Sudden lane shifts and unexpected road debris pose challenges for any motorist maneuvering through roadway work zones. However, such challenges are immeasurably more difficult when behind the wheel of a big rig.
Every motorist on the road affects everyone’s safety. To best maintain control, it is essential to obey all work zone laws — and understand the special considerations faced by truckers in these areas.
Why Trucks are More Prone to Work Zone Accidents
According to the Federal Highway Administration, almost 30 percent of all crashes in roadway work zones involve large trucks. The number of fatalities from these accidents continues to increase, with over 1,000 fatalities and 18,000 injuries occurring in recent years. Semi-tractor trailer trucks are at greater risk than smaller passenger vehicles for a number of reasons, including the following:
• Increased stopping distance: Any driver must stop suddenly for road debris or after a vehicle in front of him or her comes to a quick stop. However, smaller vehicles can stop much more quickly than a big truck. Even at reduced speeds, being rear-ended by a truck can result in severe injuries or even fatalities.
• Reduced steering control: A sudden lane change can be challenging for passenger car drivers. Truck drivers pulling one or more trailers cannot always make this type of maneuver safely. As cargo shifts and trailers swing, they can hit nearby vehicles or even jackknife.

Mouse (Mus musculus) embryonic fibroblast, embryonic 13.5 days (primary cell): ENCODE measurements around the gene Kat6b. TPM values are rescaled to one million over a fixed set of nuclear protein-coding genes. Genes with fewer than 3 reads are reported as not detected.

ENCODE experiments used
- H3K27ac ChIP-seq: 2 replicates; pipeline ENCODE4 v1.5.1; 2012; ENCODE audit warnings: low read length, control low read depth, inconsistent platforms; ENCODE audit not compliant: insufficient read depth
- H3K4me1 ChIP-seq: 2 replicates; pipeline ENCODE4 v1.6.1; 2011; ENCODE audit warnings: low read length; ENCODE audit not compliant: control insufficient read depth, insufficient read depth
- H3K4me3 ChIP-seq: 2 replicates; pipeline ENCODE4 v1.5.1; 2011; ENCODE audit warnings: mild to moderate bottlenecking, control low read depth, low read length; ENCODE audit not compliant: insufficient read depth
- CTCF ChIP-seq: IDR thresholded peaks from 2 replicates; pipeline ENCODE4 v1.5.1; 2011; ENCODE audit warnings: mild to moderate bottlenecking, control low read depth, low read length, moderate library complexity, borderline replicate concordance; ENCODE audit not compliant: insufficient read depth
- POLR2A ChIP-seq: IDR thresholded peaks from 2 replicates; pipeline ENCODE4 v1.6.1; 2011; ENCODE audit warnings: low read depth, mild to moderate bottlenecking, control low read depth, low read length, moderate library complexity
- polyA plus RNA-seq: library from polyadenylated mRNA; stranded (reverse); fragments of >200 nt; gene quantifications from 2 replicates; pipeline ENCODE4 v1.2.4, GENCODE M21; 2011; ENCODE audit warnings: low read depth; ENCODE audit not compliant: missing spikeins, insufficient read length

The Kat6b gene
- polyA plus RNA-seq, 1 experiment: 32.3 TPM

• Tire blowouts: Anyone who has ever seen blown tire parts on the road can imagine that they become dangerous missiles at the time of the incident. Sharp road debris increases the likelihood of blown tires in work zone areas.
How to Drive Defensively Around Trucks in Work Zones
Knowing the risks that trucks face in work zones provides other drivers with an important first step in taking defensive driving measures that can help reduce the risk. The best protective action is to maintain the largest possible distance from the front, back and sides of a truck.
Adding extra space can be challenging, particularly in the confined spaces within work zones. It might even mean that drivers are a few minutes late for an appointment because they were stuck behind a truck for a mile or two.
Nevertheless, always remember that a quick hands-free phone call can extend the appointment time, while a trip to the emergency room brings an abrupt halt to any planned event.
2014 Pocket Guide to Large Truck and Bus Statistics, Federal Motor Carrier Safety Administration
Other Blog Topics:
Construction Zones are Dangerous for Motorists and Workers, Tuscaloosa Trucking Accidents blog
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Posted By: Mark Sterling Gober